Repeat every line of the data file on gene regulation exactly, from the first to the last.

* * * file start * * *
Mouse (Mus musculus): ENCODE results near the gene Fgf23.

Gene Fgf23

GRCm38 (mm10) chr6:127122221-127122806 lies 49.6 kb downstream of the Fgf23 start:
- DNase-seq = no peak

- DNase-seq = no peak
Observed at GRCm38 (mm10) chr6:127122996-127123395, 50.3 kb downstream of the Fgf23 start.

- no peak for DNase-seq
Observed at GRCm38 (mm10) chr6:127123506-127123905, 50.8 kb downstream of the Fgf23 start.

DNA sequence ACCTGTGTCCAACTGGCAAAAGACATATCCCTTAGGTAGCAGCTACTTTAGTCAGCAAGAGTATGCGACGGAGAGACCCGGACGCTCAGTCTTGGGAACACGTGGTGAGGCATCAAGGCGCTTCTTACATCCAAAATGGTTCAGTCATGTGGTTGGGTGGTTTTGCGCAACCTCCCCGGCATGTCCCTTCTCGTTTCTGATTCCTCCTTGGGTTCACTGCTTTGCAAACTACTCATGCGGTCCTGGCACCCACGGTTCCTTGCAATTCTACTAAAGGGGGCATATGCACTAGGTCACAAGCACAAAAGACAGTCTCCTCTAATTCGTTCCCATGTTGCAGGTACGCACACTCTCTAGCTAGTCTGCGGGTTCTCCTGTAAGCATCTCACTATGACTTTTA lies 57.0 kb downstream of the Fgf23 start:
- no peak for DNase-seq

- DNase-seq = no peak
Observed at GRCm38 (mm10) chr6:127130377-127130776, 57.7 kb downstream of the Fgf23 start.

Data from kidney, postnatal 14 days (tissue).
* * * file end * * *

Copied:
Mouse (Mus musculus): ENCODE results near the gene Fgf23.

Gene Fgf23

GRCm38 (mm10) chr6:127122221-127122806 lies 49.6 kb downstream of the Fgf23 start:
- DNase-seq = no peak

- DNase-seq = no peak
Observed at GRCm38 (mm10) chr6:127122996-127123395, 50.3 kb downstream of the Fgf23 start.

- no peak for DNase-seq
Observed at GRCm38 (mm10) chr6:127123506-127123905, 50.8 kb downstream of the Fgf23 start.

DNA sequence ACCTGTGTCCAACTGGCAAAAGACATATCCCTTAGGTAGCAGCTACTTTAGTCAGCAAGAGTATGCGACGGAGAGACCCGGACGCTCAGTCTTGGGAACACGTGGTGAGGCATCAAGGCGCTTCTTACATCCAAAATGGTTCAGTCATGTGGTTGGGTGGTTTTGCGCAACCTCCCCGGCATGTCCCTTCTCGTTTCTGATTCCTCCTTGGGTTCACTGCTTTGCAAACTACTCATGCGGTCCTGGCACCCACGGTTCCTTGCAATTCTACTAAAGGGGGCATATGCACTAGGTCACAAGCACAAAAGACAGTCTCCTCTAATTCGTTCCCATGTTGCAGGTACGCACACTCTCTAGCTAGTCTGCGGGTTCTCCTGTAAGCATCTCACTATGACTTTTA lies 57.0 kb downstream of the Fgf23 start:
- no peak for DNase-seq

- DNase-seq = no peak
Observed at GRCm38 (mm10) chr6:127130377-127130776, 57.7 kb downstream of the Fgf23 start.

Data from kidney, postnatal 14 days (tissue).